Portion distortion isn’t just exclusive to your dining destinations, be it fast food or otherwise. A study published in the Annals of Internal Medicine found that it’s spilled over into the recipe books, too!
The study looked at how classic recipes have changed during the past 70 years and found a nearly 40 percent increase in calories per serving for just about every recipe reviewed, about an extra 77 calories.
The study identified the trend in many cookbooks, but it focused on the iconic Joy of Cooking. It was first published in the ’30s and has been regularly updated, most recently in 2006.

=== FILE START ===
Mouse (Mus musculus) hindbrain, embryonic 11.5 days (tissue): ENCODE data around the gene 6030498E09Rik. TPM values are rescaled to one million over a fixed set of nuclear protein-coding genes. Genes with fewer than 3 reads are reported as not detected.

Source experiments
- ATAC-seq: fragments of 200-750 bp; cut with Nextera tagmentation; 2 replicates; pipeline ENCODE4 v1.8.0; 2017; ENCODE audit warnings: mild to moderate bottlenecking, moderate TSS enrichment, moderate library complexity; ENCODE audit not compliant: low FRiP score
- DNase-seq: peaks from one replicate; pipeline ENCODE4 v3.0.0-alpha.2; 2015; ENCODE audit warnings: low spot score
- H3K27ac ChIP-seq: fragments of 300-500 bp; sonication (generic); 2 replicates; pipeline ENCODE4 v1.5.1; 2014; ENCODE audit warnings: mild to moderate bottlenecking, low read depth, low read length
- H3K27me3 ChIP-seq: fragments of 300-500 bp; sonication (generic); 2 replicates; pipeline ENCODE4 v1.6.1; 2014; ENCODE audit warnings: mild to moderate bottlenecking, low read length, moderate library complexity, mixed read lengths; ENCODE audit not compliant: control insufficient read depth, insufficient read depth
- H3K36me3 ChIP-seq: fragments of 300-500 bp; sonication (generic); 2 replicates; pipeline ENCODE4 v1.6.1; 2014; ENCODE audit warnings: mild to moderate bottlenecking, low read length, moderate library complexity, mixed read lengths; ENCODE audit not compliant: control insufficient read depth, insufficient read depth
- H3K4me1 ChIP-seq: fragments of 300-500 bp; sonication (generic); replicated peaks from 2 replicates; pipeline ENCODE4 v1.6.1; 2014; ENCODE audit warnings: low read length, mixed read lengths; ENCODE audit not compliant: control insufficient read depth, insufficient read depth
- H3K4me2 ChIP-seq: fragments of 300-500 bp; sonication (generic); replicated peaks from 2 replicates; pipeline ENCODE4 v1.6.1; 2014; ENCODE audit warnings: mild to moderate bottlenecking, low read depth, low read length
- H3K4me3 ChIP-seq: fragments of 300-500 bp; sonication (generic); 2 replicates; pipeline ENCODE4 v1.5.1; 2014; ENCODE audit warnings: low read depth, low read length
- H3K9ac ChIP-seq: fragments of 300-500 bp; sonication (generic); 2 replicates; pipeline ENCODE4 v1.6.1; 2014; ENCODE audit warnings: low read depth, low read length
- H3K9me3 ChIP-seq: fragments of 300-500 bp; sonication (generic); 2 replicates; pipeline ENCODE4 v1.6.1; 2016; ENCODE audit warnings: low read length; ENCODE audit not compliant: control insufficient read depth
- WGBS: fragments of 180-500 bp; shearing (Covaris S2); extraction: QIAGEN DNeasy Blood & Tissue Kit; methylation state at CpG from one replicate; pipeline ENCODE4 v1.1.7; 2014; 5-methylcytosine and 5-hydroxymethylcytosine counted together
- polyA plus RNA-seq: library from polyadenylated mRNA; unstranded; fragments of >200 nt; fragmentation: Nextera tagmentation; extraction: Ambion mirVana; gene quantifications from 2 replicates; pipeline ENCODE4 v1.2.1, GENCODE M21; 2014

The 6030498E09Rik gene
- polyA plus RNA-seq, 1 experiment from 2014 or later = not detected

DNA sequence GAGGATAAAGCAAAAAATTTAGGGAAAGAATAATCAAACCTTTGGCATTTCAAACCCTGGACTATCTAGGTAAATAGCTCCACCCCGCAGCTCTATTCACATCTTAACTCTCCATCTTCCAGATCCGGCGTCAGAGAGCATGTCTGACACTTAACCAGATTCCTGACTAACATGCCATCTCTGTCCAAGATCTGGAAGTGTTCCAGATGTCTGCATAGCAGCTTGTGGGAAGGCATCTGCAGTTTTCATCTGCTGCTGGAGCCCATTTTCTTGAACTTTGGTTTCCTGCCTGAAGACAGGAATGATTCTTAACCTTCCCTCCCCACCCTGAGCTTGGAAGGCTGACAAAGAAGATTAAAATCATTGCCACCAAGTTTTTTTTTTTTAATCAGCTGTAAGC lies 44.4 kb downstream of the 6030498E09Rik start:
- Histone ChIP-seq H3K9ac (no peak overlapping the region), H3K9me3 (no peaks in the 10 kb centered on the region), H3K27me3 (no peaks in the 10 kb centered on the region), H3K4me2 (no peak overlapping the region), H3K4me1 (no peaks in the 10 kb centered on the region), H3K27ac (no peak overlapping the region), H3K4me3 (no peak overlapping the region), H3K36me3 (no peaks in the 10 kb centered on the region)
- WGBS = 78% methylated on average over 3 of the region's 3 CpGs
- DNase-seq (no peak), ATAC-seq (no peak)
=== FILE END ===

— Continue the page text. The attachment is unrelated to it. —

Cornell University marketing professor Brian Wansink, who directed the study, says he is more concerned about the increase in overall calories per recipe (caloric density) than in the portion size increases.
Since the study doesn’t account for how much is eaten after people prepare the recipes, it’s not altogether conclusive. Not to mention, how many people use recipes? And of those who do, how many follow them exactly? All factors to be considered, but it’s still not welcomed news.
(via: Associated Press)